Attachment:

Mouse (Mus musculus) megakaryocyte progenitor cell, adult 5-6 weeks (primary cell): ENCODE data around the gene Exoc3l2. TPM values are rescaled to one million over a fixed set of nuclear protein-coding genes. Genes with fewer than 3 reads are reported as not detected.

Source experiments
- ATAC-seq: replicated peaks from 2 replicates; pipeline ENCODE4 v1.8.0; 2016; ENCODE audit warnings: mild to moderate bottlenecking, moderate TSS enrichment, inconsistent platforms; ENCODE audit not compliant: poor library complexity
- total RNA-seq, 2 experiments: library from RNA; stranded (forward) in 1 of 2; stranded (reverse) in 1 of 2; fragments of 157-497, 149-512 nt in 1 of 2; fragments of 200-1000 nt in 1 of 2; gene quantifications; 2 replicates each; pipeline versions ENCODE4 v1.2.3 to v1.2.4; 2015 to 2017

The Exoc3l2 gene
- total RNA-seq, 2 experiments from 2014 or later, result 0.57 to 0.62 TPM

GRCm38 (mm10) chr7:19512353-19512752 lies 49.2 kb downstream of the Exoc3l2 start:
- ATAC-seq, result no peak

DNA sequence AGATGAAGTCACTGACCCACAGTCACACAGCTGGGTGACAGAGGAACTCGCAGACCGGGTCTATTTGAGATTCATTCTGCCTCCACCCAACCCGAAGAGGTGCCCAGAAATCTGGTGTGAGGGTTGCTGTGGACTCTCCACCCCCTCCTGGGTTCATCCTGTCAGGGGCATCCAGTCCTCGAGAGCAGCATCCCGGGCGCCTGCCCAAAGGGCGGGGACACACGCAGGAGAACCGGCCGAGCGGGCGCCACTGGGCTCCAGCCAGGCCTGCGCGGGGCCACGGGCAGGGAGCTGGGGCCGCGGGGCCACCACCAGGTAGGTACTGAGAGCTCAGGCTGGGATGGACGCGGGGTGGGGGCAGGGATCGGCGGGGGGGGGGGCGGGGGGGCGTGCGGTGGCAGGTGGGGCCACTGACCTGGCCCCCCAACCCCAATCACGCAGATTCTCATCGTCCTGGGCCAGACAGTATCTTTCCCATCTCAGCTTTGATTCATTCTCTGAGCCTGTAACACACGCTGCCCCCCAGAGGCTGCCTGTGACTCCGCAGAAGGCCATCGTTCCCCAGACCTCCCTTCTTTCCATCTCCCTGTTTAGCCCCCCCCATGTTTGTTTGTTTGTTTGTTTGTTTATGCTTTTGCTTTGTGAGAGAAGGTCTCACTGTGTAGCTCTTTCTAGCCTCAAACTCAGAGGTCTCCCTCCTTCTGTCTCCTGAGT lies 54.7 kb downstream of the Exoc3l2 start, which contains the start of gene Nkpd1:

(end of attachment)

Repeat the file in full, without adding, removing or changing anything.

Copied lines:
Mouse (Mus musculus) megakaryocyte progenitor cell, adult 5-6 weeks (primary cell): ENCODE data around the gene Exoc3l2. TPM values are rescaled to one million over a fixed set of nuclear protein-coding genes. Genes with fewer than 3 reads are reported as not detected.

Source experiments
- ATAC-seq: replicated peaks from 2 replicates; pipeline ENCODE4 v1.8.0; 2016; ENCODE audit warnings: mild to moderate bottlenecking, moderate TSS enrichment, inconsistent platforms; ENCODE audit not compliant: poor library complexity
- total RNA-seq, 2 experiments: library from RNA; stranded (forward) in 1 of 2; stranded (reverse) in 1 of 2; fragments of 157-497, 149-512 nt in 1 of 2; fragments of 200-1000 nt in 1 of 2; gene quantifications; 2 replicates each; pipeline versions ENCODE4 v1.2.3 to v1.2.4; 2015 to 2017

The Exoc3l2 gene
- total RNA-seq, 2 experiments from 2014 or later, result 0.57 to 0.62 TPM

GRCm38 (mm10) chr7:19512353-19512752 lies 49.2 kb downstream of the Exoc3l2 start:
- ATAC-seq, result no peak

DNA sequence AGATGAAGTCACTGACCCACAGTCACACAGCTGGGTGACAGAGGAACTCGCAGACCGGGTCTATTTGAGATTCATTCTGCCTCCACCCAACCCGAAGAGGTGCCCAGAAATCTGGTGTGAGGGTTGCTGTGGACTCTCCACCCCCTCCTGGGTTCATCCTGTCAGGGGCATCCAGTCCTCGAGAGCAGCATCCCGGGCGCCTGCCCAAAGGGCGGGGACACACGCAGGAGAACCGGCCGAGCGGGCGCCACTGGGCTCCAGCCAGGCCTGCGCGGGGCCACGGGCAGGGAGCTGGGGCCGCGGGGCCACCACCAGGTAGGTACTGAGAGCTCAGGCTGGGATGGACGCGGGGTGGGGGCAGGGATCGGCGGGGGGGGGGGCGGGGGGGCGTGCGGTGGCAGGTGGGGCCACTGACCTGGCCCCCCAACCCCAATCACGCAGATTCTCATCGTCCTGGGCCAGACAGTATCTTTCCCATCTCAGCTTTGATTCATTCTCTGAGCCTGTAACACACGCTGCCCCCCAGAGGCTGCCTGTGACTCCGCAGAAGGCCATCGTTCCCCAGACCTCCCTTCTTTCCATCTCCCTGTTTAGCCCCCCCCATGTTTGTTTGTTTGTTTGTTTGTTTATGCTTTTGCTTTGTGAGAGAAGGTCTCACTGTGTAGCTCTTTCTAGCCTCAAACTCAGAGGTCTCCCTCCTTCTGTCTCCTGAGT lies 54.7 kb downstream of the Exoc3l2 start, which contains the start of gene Nkpd1: